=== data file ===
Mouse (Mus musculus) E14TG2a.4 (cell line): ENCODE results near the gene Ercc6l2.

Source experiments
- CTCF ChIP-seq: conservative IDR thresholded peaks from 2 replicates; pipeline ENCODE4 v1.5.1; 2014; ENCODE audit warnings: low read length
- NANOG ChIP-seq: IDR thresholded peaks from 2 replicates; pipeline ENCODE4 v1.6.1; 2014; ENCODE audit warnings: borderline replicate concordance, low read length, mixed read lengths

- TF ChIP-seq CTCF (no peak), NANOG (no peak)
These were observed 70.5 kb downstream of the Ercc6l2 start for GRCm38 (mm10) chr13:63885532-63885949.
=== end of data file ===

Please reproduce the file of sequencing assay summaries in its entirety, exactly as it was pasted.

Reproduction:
Mouse (Mus musculus) E14TG2a.4 (cell line): ENCODE results near the gene Ercc6l2.

Source experiments
- CTCF ChIP-seq: conservative IDR thresholded peaks from 2 replicates; pipeline ENCODE4 v1.5.1; 2014; ENCODE audit warnings: low read length
- NANOG ChIP-seq: IDR thresholded peaks from 2 replicates; pipeline ENCODE4 v1.6.1; 2014; ENCODE audit warnings: borderline replicate concordance, low read length, mixed read lengths

- TF ChIP-seq CTCF (no peak), NANOG (no peak)
These were observed 70.5 kb downstream of the Ercc6l2 start for GRCm38 (mm10) chr13:63885532-63885949.